Wednesday, August 12, 2009


repost from last year in honor of Marvin, R.I.P. 08/09/2009

I wouldn't say I grew up with mules plural. We had one, Marvin, and briefly two, but she died while giving birth. One day a trailer from Nebraska pulled into the drive, backed up to the calf barn and dropped her off, heavy with colt. Marvin would bray from the adjoining lot and drag his dick on the ground. With age, he has mellowed. I learned that, like all animals, including us, if you feed him, Marvin will be your friend. Some mornings, Marvin will nudge his feedpan out under the gate as a gentle reminder. He still serves as a combination rooster/watchdog.

I remember Dad tying headstrong little steers to Marvin to break them to halter. It was an entertaining tandem. If the mule wanted to drink, they would get to drink. Same for eating and generally anything else. If the mule wanted to. Stepping out of line meant getting donkeybit along the ridge of the neck or kicked. A day or two on the mule's schedule was enough to strip a young calf of its' will.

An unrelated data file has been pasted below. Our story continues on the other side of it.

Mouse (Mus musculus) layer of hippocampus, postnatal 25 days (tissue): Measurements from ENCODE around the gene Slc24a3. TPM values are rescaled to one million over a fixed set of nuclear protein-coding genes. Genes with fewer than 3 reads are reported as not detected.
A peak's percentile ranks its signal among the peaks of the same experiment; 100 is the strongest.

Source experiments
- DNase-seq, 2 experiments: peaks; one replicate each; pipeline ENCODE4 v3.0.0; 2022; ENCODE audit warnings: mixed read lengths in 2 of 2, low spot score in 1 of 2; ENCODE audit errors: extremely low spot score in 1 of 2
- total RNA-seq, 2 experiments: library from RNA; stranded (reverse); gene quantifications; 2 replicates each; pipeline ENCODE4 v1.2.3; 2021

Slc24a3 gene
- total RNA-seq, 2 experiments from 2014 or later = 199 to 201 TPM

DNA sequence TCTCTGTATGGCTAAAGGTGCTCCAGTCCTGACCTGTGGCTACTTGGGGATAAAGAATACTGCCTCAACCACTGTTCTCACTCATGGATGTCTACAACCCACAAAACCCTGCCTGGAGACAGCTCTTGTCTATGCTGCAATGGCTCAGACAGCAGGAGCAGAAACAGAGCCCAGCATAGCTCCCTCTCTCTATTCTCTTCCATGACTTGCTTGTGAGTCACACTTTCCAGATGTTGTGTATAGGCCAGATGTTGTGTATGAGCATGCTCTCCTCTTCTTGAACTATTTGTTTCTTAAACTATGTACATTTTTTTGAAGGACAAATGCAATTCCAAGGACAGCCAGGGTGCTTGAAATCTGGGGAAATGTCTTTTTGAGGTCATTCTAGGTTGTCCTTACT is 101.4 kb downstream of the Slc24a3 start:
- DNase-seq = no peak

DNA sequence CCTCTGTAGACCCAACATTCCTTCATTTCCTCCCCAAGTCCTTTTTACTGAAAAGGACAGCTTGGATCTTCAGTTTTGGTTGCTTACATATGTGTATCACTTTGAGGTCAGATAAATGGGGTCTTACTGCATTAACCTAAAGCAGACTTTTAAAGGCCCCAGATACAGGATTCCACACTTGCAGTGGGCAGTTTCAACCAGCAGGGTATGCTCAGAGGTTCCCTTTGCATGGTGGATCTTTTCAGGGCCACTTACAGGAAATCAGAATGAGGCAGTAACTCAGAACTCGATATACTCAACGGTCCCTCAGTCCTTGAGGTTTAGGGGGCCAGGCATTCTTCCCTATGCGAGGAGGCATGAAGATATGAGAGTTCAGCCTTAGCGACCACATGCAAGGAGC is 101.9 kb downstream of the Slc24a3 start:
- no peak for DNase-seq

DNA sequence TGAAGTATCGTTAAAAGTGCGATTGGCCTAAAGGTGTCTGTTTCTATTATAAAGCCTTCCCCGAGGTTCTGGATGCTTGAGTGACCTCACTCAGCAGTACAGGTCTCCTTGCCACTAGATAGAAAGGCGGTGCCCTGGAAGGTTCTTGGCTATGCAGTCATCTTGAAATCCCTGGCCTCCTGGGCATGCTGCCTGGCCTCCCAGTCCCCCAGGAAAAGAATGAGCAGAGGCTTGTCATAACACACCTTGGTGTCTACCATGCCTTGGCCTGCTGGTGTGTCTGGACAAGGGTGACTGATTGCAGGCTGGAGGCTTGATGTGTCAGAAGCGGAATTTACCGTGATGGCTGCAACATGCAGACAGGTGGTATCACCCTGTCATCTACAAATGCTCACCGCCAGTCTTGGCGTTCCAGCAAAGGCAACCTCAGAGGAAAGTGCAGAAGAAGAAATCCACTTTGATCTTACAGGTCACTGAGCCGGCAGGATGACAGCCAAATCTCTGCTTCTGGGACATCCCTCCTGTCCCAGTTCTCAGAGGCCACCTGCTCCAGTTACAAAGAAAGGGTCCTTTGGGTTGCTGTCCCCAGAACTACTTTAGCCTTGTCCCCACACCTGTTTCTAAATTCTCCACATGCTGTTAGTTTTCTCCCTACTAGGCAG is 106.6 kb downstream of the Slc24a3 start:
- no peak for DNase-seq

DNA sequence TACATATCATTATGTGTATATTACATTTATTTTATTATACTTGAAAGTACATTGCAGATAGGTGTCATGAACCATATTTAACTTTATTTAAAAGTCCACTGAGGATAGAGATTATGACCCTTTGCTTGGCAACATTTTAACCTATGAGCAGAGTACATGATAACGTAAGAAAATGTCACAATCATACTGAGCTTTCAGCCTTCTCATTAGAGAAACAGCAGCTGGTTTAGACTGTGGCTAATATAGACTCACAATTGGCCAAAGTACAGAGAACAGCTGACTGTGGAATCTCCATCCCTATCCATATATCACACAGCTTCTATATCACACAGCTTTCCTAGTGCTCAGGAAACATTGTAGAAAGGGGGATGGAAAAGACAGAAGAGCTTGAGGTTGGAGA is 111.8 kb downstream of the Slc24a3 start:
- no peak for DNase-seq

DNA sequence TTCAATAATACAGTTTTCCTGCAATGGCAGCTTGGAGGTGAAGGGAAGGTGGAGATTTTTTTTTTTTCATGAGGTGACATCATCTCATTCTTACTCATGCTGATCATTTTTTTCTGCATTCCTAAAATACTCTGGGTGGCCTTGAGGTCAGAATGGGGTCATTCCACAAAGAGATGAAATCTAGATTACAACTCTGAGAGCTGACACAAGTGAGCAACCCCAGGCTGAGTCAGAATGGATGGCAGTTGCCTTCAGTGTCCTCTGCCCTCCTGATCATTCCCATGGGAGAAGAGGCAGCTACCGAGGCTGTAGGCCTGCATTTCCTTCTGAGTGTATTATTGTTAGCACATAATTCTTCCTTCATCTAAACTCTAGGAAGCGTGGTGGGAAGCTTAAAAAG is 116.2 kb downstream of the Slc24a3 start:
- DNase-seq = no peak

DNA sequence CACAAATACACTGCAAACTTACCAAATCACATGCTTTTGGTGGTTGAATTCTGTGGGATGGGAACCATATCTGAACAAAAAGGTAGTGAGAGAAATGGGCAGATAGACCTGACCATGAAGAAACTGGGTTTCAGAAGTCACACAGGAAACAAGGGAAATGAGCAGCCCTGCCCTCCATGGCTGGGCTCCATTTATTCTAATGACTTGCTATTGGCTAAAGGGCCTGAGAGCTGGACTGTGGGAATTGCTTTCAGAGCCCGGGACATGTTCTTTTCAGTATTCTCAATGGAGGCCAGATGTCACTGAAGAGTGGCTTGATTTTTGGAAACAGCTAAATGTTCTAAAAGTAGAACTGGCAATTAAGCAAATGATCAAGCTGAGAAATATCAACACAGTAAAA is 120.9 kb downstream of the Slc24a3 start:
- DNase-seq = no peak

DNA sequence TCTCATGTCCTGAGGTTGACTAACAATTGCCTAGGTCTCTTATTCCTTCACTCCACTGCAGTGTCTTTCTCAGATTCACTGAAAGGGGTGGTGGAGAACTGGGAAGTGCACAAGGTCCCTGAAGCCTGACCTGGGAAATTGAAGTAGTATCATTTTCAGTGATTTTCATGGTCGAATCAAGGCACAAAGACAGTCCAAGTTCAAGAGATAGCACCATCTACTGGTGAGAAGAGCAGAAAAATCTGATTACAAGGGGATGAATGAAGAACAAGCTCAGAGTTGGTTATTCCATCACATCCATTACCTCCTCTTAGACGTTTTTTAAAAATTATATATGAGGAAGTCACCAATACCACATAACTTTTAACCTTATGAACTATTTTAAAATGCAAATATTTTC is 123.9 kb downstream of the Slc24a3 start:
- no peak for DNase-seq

But how to break a mule, an animal long noted for its stubbornness? On smokebreak near Council Bluffs, Iowa, an old horsetrainer just told me. It's called sidelining.

How to Sideline a Mule:

1. Attach one end of the rope, noose-style, around any of the mule's legs. Pull it tight. The best place is the joint just above the hoof. A sheepskin or leather tie is best because nylon can break the mule's skin.

2. Pull up on the leg and once it is raised and bent at an angle approaching 90 degrees, tie the other end of the rope around the mules neck. The mule is now rendered three-legged. As soon as they lose balance, they lose confidence.

3. After your mule has fallen over, place a tarp over it. Make sure it is completely dark under there. Give it a couple hours.

4. Remove the tarp. Your mule will be a blank slate. And always carry a knife like this in case something goes wrong.

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